Life’s changes got you down? Get fuel at the Stations

Illustrations by Abigail Witte
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When you're tired and afraid and struggle to get back up again after falling or failing, look to the Stations of the Cross for motivation.

In the Stations of the Cross, when Christ falls three times, those moments "really resonate, especially to a person who's been through a disease and treatment ... that idea of feeling knocked down physically and getting back up and continuing life," said Steve Givens, a spiritual director and a widely published writer on issues of faith and spirituality from Incarnate Word Parish in Chesterfield. "We don't have to look any further than Jesus for a great example of what that's like. Sometimes that means accepting help from others like Simon who helps Him up or Veronica who wipes His face. There's a richness in the Stations of real life."

For people facing life changes such as empty-nest parenting, older age, retirement and health challenges, the Stations of the Cross can be especially meaningful.

Givens came into the Church as a young adult, and he found it easy to connect life's trials with the last walk of Jesus. He was at White House Jesuit Retreat in Oakville walking the stations when he began to write "Crossroads: Stations of the Cross for Times of Change," published by Creative Communications for the Parish. He's 58 and, he said, like a lot of people roughly his age, "we're leaning into the next stage of life and trying to figure out what that's going to be."

In the 32-page "Crossroads" book, Givens reminds readers that Jesus, our "suffering servant," walks with them.

Givens, associate vice chancellor and chief of staff in the Office of the Chancellor at Washington University, was diagnosed in 2007 with a rare blood disease called Langerhans Cell Histiocytosis. He underwent chemotherapy treatment for more than three years, and that experience is the subject of his book, "Embraced by God: Facing Chemotherapy with Faith," released in 2010 by Twenty-Third Publications.

People who retire enter a next stage of life that might include a new commitment to volunteering, another career, a bigger focus on family and more. "I can't disconnect those kinds of decisions from my life of faith," Givens said.

The Spiritual Exercises of St. Ignatius — a compilation of meditations, prayers, and contemplative practices developed by St. Ignatius Loyola to help people deepen their relationship with God — also help connect with the life of Christ's ministry, Passion and Resurrection, said Givens, a regular contributor to "Living Faith daily devotional and author of booklets for Catholic children and families co-written with his wife and son and published by Liguori Publications and Creative Communications for the Parish.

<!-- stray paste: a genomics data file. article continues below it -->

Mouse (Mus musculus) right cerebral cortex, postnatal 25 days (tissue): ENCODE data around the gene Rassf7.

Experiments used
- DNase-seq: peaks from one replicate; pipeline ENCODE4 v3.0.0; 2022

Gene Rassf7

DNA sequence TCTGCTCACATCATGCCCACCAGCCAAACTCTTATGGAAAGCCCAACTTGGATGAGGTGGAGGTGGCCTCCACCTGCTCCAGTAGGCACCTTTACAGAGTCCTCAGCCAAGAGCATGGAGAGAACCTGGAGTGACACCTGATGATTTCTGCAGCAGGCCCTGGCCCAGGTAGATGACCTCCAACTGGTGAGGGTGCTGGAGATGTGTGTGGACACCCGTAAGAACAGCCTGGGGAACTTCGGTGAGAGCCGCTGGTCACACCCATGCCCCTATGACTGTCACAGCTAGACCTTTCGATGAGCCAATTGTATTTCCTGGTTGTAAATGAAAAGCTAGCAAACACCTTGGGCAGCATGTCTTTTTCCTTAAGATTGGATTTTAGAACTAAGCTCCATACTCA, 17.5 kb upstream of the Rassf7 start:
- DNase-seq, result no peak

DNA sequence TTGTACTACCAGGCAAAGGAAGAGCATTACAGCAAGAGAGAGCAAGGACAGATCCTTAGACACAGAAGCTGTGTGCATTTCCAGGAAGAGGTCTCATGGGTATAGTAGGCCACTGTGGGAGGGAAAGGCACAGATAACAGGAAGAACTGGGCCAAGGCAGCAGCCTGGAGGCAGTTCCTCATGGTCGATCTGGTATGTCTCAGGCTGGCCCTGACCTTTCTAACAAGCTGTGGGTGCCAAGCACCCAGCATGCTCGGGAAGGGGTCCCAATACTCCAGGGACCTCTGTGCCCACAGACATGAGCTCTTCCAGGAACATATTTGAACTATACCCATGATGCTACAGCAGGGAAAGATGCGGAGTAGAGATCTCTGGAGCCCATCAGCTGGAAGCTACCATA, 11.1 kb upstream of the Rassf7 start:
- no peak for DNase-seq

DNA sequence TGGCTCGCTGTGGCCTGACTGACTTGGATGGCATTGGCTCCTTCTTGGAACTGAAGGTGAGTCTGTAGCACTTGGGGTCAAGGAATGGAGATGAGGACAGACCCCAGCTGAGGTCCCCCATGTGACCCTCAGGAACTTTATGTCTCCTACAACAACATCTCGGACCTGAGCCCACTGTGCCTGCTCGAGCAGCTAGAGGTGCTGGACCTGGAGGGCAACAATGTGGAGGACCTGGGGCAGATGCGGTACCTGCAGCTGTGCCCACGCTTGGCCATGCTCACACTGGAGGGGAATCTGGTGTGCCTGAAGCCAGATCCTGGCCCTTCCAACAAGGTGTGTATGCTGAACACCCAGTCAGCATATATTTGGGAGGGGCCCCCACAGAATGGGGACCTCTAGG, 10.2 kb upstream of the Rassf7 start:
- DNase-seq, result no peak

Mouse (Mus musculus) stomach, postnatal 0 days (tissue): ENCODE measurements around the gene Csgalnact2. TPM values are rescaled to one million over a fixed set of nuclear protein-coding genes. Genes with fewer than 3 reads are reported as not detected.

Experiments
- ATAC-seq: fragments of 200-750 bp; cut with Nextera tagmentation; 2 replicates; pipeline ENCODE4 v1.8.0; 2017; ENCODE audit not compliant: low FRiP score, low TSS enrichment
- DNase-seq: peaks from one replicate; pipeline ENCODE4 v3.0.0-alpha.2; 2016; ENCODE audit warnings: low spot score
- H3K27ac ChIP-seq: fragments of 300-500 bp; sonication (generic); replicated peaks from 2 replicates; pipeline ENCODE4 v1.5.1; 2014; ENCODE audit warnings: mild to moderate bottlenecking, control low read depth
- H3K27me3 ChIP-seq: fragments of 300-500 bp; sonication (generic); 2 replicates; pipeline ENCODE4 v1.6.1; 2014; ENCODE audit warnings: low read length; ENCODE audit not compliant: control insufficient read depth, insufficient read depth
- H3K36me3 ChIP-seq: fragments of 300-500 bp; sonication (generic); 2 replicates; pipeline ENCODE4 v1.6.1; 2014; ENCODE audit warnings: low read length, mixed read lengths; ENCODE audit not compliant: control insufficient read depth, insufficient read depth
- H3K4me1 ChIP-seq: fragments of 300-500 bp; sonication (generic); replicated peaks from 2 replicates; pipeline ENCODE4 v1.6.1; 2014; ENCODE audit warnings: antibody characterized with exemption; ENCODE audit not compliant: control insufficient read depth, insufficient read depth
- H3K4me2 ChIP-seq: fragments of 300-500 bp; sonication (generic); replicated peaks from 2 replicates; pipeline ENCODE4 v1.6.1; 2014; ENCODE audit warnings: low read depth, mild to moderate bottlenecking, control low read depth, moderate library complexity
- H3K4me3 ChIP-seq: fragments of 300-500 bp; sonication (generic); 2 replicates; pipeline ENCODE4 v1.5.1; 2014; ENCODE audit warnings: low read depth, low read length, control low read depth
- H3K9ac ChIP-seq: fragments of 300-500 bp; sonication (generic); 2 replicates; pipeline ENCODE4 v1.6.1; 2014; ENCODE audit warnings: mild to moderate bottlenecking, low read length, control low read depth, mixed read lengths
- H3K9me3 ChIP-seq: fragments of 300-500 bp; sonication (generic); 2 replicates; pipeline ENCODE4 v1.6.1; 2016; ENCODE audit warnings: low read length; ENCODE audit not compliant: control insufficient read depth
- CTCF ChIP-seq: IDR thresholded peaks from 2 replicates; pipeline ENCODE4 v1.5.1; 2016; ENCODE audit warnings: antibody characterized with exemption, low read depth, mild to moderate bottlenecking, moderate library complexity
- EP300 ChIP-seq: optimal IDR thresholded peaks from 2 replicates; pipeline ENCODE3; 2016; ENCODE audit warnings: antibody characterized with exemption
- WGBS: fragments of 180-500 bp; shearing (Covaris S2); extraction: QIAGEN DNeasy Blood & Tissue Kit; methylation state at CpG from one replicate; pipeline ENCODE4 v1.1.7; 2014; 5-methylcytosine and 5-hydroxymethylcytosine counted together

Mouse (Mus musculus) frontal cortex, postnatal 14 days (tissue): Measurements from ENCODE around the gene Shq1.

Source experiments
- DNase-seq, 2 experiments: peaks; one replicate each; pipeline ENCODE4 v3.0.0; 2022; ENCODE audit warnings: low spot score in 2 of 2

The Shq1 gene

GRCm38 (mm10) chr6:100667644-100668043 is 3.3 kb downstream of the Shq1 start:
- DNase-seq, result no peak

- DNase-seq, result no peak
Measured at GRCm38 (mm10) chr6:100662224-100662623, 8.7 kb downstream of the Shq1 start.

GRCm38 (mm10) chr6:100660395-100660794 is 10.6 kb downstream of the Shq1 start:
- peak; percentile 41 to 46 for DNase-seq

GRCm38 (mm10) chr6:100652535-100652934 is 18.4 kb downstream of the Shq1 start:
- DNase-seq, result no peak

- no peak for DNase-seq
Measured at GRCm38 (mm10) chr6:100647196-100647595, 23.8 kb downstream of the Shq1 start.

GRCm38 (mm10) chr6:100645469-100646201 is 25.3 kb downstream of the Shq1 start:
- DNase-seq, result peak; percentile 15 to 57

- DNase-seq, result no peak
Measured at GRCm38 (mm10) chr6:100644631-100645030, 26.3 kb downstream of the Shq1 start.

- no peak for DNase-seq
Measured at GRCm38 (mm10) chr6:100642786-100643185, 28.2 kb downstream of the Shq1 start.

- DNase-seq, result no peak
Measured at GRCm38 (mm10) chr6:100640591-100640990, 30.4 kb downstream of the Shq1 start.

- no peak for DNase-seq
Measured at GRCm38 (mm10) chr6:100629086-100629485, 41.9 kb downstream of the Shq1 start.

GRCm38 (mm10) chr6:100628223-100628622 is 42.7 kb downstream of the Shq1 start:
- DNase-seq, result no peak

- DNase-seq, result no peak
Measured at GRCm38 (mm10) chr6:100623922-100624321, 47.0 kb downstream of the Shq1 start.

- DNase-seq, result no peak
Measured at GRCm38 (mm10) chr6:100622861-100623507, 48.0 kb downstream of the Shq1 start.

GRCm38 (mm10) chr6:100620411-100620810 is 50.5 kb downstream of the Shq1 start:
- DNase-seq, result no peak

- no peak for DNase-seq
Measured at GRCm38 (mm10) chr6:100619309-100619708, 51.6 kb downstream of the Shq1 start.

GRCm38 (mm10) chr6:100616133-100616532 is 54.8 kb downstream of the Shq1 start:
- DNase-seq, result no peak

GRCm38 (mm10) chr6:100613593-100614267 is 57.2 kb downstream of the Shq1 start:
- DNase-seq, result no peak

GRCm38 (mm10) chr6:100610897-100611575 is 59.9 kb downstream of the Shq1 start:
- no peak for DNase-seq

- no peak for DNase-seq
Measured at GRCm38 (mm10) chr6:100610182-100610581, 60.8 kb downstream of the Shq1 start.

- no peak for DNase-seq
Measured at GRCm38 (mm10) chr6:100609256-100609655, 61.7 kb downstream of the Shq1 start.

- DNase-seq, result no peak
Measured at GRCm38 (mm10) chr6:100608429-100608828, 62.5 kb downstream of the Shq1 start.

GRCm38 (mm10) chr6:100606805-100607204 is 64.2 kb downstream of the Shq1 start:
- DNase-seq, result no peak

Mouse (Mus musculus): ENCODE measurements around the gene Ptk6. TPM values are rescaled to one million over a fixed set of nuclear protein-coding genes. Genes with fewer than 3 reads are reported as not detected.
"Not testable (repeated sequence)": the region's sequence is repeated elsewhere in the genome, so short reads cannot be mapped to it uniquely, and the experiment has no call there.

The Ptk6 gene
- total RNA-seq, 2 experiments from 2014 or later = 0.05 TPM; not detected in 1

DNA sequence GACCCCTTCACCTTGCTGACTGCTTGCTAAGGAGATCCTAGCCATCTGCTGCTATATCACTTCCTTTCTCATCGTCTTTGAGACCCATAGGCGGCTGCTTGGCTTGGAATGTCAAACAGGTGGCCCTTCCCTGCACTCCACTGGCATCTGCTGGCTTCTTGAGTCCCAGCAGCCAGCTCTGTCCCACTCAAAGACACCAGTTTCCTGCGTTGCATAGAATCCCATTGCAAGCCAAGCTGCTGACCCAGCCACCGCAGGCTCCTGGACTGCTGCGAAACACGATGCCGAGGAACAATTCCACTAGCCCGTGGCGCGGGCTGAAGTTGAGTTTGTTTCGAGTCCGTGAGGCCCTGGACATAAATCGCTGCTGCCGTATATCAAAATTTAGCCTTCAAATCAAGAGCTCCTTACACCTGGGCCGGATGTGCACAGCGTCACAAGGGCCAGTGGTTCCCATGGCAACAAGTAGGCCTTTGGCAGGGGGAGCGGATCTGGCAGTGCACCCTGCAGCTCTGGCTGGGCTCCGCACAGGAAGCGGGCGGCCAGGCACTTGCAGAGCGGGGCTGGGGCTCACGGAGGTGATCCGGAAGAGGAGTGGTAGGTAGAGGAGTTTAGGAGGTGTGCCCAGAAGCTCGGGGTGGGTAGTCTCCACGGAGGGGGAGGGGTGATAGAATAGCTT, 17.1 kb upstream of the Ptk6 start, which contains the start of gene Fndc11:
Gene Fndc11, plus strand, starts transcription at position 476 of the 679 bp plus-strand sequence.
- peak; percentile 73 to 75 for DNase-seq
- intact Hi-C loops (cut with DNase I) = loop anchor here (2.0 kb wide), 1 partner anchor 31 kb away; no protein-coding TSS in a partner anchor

Franciscan Father Bill Cardy, chaplain at St. Anthony's Medical Center in south St. Louis County, said that St. Francis is credited with establishing the Stations of the Cross. "He was a man who embraced suffering and served the lepers," Father Cardy said.

People relate differently each time they make the Stations of the Cross depending on their situation, including whether they are experiencing mental or physical pain, he said, referring to the Stations as "timeless."

Richard P. Johnson, who works with older adults and the spirituality of aging, has inspired maturing adults to follow their hearts and live more abundant lives in Christ. The culture hasn't discovered the growth, purpose, and meaning in aging, Johnson explains. "We seem to carry around some strange, irrational notion that aging should be avoided, resisted or pushed away ... at all costs don't let aging happen to you," he wrote. "Because we suffer this age prejudice, we may do an unfortunate thing, we may unconsciously run from our own aging and in so doing deny ourselves the rich, living water that God offers us in maturation." 

>> Stations of the Cross

The Stations of the Cross, a popular Lenten devotion, began as the practice of pious pilgrims to Jerusalem who would retrace the final journey of Jesus Christ to Calvary.

Later, for the many who wanted to pass along the same route, but could not make the trip to Jerusalem, a practice developed that eventually took the form of the 14 stations found in almost every church. In the St. Louis area, outdoor Stations are at Annunciation Parish in Webster Groves, on the Cardinal Carberry campus of Cardinal Ritter Senior Services in Shrewsbury, at the Shrine of Our Lady of the Snows in Belleville, Ill., and elsewhere.

Reflecting on the "Journey to the Foot of the Cross," Bishop David L. Ricken of Green Bay, Wis., points out that Lent is "a journey through the desert to the foot of the cross on Good Friday, as we seek Him out, ask His help, join in His suffering, and learn to love like Him." Bishop Ricken adds that "as we pray, we go on a journey, one that hopefully brings us closer to Christ and leaves us changed by the encounter with Him."

For more information, visit www.stlouisreview.com/jES.

To pray the Stations of the Cross with images photographed at St. Margaret of Scotland Parish in south St. Louis a few years ago, visit www.stlouisreview.com/O7r. The prayers accompanying each station are selections from the traditional St. Francis of Assisi "Way of the Cross" meditations. 

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